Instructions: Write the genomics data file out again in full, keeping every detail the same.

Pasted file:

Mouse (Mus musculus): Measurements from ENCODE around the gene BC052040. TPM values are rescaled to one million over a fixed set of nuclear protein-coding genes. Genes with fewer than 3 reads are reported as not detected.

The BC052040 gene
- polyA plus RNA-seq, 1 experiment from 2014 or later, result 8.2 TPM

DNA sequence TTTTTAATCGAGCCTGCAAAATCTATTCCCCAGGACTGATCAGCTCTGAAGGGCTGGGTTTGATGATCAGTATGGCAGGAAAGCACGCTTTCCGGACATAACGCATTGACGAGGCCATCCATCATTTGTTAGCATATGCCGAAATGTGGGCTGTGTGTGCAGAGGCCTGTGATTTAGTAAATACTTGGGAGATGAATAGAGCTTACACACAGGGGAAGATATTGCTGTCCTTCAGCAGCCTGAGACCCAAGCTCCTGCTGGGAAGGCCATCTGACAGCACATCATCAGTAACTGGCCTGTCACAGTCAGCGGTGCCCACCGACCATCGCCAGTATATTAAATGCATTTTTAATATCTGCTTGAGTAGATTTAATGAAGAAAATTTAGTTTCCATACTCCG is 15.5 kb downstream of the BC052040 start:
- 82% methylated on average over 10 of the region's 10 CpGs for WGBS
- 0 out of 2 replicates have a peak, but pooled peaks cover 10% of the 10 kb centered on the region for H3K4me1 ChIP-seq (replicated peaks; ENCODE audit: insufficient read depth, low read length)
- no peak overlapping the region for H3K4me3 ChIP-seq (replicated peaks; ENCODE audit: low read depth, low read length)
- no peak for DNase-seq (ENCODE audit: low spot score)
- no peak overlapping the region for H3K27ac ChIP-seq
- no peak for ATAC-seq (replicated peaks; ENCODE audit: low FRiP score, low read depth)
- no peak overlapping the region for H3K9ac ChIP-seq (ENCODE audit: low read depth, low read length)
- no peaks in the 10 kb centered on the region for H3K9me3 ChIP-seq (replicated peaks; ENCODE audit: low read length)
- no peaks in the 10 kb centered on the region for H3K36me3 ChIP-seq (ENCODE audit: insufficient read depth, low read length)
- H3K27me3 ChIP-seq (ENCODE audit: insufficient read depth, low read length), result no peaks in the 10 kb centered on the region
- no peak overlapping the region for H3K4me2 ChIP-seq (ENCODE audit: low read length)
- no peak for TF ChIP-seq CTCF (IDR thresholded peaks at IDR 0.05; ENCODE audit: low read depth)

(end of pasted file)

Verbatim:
Mouse (Mus musculus): Measurements from ENCODE around the gene BC052040. TPM values are rescaled to one million over a fixed set of nuclear protein-coding genes. Genes with fewer than 3 reads are reported as not detected.

The BC052040 gene
- polyA plus RNA-seq, 1 experiment from 2014 or later, result 8.2 TPM

DNA sequence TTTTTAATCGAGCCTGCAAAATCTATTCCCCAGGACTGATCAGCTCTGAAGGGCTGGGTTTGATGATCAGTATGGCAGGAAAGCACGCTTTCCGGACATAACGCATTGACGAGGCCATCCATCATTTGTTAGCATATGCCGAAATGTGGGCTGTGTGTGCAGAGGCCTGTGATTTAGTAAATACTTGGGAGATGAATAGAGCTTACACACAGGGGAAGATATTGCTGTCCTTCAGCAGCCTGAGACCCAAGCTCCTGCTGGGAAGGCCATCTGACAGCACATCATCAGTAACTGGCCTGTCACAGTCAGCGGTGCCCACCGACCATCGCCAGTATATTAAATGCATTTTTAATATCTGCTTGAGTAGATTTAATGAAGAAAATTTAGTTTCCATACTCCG is 15.5 kb downstream of the BC052040 start:
- 82% methylated on average over 10 of the region's 10 CpGs for WGBS
- 0 out of 2 replicates have a peak, but pooled peaks cover 10% of the 10 kb centered on the region for H3K4me1 ChIP-seq (replicated peaks; ENCODE audit: insufficient read depth, low read length)
- no peak overlapping the region for H3K4me3 ChIP-seq (replicated peaks; ENCODE audit: low read depth, low read length)
- no peak for DNase-seq (ENCODE audit: low spot score)
- no peak overlapping the region for H3K27ac ChIP-seq
- no peak for ATAC-seq (replicated peaks; ENCODE audit: low FRiP score, low read depth)
- no peak overlapping the region for H3K9ac ChIP-seq (ENCODE audit: low read depth, low read length)
- no peaks in the 10 kb centered on the region for H3K9me3 ChIP-seq (replicated peaks; ENCODE audit: low read length)
- no peaks in the 10 kb centered on the region for H3K36me3 ChIP-seq (ENCODE audit: insufficient read depth, low read length)
- H3K27me3 ChIP-seq (ENCODE audit: insufficient read depth, low read length), result no peaks in the 10 kb centered on the region
- no peak overlapping the region for H3K4me2 ChIP-seq (ENCODE audit: low read length)
- no peak for TF ChIP-seq CTCF (IDR thresholded peaks at IDR 0.05; ENCODE audit: low read depth)